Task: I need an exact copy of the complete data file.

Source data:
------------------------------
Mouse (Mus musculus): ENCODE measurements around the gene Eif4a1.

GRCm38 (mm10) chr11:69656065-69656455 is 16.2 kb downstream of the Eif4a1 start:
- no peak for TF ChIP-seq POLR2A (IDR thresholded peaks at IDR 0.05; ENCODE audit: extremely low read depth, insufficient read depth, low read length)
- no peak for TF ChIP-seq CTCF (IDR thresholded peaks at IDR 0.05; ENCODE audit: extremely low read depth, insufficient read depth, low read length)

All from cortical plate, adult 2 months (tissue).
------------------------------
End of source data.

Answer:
Mouse (Mus musculus): ENCODE measurements around the gene Eif4a1.

GRCm38 (mm10) chr11:69656065-69656455 is 16.2 kb downstream of the Eif4a1 start:
- no peak for TF ChIP-seq POLR2A (IDR thresholded peaks at IDR 0.05; ENCODE audit: extremely low read depth, insufficient read depth, low read length)
- no peak for TF ChIP-seq CTCF (IDR thresholded peaks at IDR 0.05; ENCODE audit: extremely low read depth, insufficient read depth, low read length)

All from cortical plate, adult 2 months (tissue).